“There is no attention for terrorist activities, the United Nations must respond to terrorism by sanctioning its perpetrators, we support a collaborative, inclusive and consultative approach in international relations.”

“We consider dialogue and diplomacy as the only way out of problems.”

The Islamic Emirate of Afghanistan (IEA) has repeatedly stated that terrorist groups are not gaining a foothold in Afghanisitan and that in many instances it is third parties trying to give the impression that Afghanistan is the center of terrorism in the world.

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Pfizer CEO tests positive for COVID for second time

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(Last Updated On: September 25, 2022)

Pfizer Inc (PFE.N) Chief Executive Officer Albert Bourla said on Saturday he had tested positive for COVID-19 but that he was symptom free.

“I’m feeling well and symptom free,” Bourla said in a statement.

Bourla, 60, back in August had contacted COVID and had started a course of the company’s oral COVID-19 antiviral treatment, Paxlovid.

Paxlovid is an antiviral medication that is used to treat high-risk people, such as older patients.

Bourla has received four doses of the COVID vaccine developed by Pfizer and its German partner BioNTech.

The chief executive said he has not yet taken the new bivalent booster.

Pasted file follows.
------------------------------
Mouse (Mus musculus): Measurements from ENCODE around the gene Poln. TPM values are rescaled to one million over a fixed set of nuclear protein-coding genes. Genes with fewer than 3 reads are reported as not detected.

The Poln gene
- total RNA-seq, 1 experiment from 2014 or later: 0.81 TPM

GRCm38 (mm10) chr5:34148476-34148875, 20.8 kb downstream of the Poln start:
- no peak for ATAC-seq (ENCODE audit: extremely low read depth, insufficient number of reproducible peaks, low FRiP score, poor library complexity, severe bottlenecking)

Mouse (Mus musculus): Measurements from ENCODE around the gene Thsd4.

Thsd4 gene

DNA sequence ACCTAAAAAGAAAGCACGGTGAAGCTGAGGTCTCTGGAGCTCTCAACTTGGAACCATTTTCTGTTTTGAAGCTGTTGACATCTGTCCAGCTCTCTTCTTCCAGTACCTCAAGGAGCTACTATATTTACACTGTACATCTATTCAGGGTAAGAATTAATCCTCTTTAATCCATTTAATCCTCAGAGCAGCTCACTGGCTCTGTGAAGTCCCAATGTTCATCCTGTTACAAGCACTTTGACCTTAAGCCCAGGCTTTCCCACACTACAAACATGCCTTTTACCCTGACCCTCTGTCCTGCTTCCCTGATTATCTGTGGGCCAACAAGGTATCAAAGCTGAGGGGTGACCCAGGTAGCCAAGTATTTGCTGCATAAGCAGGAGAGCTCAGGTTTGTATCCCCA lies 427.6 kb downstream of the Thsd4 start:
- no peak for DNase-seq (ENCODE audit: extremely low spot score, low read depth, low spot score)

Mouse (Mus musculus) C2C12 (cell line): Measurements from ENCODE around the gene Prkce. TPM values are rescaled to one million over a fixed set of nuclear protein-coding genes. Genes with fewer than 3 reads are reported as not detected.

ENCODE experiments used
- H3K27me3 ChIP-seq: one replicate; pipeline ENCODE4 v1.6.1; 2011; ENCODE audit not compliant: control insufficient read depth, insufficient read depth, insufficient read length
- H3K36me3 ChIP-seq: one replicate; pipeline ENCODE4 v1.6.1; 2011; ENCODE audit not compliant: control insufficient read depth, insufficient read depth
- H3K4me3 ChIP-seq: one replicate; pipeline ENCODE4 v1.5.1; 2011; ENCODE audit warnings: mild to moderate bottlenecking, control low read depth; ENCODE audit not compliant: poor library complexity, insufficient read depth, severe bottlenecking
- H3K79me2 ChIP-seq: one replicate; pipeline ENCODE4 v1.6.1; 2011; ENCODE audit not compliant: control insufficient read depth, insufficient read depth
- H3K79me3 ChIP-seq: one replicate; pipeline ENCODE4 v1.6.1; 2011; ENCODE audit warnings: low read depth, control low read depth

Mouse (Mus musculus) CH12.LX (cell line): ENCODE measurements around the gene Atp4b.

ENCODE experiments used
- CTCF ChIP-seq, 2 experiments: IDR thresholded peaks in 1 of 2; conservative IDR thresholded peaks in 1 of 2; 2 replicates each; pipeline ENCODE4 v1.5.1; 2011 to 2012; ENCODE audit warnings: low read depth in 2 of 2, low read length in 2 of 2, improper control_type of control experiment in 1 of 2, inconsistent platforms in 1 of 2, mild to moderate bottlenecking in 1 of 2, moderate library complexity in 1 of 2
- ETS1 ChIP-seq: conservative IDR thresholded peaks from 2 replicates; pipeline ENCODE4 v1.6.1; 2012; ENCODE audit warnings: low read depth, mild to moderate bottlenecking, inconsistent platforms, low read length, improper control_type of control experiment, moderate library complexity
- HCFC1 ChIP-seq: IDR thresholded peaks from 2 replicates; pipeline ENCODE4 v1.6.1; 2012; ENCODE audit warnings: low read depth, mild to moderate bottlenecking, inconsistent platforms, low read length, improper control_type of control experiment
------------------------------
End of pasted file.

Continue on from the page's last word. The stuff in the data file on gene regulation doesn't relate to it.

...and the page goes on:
Developed by Moderna and the team of Pfizer and BioNTech, the new so-called bivalent shots aim to tackle the BA.5 and BA.4 Omicron subvariants, which make up 84.8% and 1.8%, respectively, of all circulating variants in the United States, based on latest data.

“I’ve not had the new bivalent booster yet, as I was following CDC guidelines to wait three months since my previous COVID case which was back in mid-August,” Bourla added.

In August, the FDA authorized Pfizer and Moderna’s updated booster shots that target the dominant BA.4 and BA.5 Omicron subvariants.

A federal health agency said this week that over 25 million doses of the so-called bivalent shots had been sent out. That consisted of mostly the Pfizer/BioNTech vaccine, as production of the Moderna vaccine ramps up.

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UNAMA and US condemn Kabul mosque explosion

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(Last Updated On: September 24, 2022)

Friday’s explosion near Wazir Mohammad Akbar Khan Mosque in Kabul city center has sparked widespread condemnation after seven people were killed and dozens wounded.

The United Nations Assistance Mission in Afghanistan (UNAMA) said Friday’s attack in Kabul was a reminder of insecurity and the continuation of terrorist activities in Afghanistan.

“Another bitter reminder of ongoing insecurity and terrorist activity in Afghanistan – this attack outside a downtown mosque in Kabul caused numerous casualties, including fatalities,” UNAMA said.

The US Embassy in Kabul, which is currently operating in Qatar, also strongly condemned the bombing.

“The US strongly condemns this vicious attack on worshipers outside the Wazir Akbar Khan Mosque in Kabul,” US embassy stated. “Such an attack against people professing their faith is unjustifiable.”

Former president Hamid Karzai also condemned the incident and said the attack was reprehensible and unforgivable.

Karzai said the attack was contrary to human and Islamic principles and values.

The Islamic Emirate of Afghanistan (IEA) meanwhile described this attack as cowardly and said that the perpetrators will be identified and punished.

The IEA’s spokesman Zabihullah Mujahid said that targeting mosques and worshipers is an unforgivable crime. He asked the people to cooperate with the Afghan government to prevent such attacks.